The Bishops also express their desire that "this resource may allow both individuals and groups to take up Pope Francis' invitation to engage in an open and honest conversation about our current crises concerning the environment, our economies and our societies." They continue in expressing the wish that the use of this simple resource will be "a small part of your journey to a deeper faith and a life of greater solidarity with those who share our common home."
The 30-page document, which is available only online, can be accessed on the CCCB website at http://www.cccb.ca/site/images/stories/pdf/Living_Out_Laudato_Si_En.pdf.
Laudato Si' Prayers
A PRAYER FOR OUR EARTH
All-powerful God, you are present in the whole universe
and in the smallest of your creatures.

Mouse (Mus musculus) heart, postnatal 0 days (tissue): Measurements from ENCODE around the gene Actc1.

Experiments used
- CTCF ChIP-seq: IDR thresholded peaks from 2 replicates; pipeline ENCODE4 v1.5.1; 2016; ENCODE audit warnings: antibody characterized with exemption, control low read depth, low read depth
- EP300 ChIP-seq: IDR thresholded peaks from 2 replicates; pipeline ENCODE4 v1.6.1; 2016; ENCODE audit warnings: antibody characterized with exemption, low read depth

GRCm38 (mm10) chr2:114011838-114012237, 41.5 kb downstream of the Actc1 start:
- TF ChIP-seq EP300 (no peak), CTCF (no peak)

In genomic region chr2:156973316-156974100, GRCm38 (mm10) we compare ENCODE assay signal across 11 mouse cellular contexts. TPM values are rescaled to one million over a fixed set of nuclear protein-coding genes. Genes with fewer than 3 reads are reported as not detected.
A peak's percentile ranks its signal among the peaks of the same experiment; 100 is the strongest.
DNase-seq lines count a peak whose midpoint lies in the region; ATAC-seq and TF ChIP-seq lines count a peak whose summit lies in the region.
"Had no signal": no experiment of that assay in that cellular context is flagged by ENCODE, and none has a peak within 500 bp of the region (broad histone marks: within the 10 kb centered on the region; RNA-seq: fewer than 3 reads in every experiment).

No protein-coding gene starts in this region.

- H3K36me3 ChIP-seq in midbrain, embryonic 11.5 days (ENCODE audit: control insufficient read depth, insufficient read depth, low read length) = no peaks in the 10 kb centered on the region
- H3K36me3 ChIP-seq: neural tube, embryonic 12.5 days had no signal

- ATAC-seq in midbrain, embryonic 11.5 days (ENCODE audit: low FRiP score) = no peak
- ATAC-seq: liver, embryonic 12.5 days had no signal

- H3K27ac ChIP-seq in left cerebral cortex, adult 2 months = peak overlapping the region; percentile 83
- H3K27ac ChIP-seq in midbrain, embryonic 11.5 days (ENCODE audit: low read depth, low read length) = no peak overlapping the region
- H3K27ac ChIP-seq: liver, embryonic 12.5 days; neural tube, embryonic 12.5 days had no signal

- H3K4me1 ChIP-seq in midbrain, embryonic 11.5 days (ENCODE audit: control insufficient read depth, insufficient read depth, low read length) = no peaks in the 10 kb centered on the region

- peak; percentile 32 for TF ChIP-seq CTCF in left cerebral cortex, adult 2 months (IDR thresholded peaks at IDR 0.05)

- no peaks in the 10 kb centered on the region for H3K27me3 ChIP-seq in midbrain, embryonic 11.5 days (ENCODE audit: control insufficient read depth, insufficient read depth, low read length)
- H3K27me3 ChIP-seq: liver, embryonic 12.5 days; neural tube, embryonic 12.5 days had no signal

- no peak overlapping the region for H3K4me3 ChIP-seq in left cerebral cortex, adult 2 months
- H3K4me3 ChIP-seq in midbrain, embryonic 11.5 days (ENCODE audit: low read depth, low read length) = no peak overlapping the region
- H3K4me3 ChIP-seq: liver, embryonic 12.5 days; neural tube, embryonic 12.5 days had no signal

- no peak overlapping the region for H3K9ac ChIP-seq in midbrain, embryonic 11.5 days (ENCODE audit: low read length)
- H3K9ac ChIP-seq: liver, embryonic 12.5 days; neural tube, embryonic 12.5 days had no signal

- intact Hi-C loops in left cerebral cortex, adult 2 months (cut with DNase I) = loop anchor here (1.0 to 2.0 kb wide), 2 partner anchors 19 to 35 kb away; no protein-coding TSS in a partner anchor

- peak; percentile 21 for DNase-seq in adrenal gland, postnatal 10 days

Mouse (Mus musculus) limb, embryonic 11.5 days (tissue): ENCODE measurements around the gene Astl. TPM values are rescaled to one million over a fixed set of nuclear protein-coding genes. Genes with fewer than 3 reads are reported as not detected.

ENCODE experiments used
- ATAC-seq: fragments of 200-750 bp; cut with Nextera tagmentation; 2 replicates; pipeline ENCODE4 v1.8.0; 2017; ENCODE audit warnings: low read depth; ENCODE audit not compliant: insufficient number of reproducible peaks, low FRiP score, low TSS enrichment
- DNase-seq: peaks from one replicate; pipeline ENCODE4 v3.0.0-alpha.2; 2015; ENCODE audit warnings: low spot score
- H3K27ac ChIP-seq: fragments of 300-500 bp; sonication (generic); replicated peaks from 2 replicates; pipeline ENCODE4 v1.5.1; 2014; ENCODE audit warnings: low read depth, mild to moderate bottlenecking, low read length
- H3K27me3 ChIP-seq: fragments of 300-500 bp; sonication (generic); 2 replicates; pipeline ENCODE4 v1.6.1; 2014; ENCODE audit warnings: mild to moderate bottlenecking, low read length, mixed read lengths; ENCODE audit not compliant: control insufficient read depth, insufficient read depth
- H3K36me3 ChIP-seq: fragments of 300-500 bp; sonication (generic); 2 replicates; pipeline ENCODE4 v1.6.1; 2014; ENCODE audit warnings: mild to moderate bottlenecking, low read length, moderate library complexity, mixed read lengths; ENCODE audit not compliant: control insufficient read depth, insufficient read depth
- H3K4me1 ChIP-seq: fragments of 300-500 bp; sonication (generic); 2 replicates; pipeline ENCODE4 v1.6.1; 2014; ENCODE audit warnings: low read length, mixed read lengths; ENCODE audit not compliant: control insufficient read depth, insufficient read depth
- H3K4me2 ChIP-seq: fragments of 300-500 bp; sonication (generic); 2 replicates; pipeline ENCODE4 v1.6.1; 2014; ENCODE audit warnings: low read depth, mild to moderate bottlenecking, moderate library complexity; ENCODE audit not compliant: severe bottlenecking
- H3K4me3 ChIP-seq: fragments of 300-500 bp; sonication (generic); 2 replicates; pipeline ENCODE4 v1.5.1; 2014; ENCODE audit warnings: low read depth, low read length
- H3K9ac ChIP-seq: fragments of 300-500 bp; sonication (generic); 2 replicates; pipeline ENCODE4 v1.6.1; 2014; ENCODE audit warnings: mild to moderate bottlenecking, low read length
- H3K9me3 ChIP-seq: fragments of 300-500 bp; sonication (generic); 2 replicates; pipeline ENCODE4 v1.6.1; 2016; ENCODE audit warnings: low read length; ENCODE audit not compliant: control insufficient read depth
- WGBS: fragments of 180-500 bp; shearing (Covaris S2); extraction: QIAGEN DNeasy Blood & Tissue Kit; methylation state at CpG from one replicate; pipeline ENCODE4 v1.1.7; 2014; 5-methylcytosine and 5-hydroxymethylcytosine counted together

You embrace with your tenderness all that exists.
Pour out upon us the power of your love,
that we may protect life and beauty.
Fill us with peace, that we may live
as brothers and sisters, harming no one.
O God of the poor,
help us to rescue the abandoned
and forgotten of this earth,
so precious in your eyes.
Bring healing to our lives,
that we may protect the world and not prey on it,
that we may sow beauty, not pollution and destruction.
Touch the hearts
of those who look only for gain
at the expense of the poor and the earth.
Teach us to discover the worth of each thing,
to be filled with awe and contemplation,
to recognize that we are profoundly united
with every creature
as we journey towards your infinite light.
We thank you for being with us each day.
Encourage us, we pray, in our struggle
for justice, love and peace.
A CHRISTIAN PRAYER IN UNION WITH CREATION
Father, we praise you with all your creatures.
They came forth from your all-powerful hand;
they are yours, filled with your presence
and your tender love.
Praise be to you!
Son of God, Jesus,
through you all things were made.
You were formed in the womb of Mary our Mother, you became part of this earth,
and you gazed upon this world with human eyes.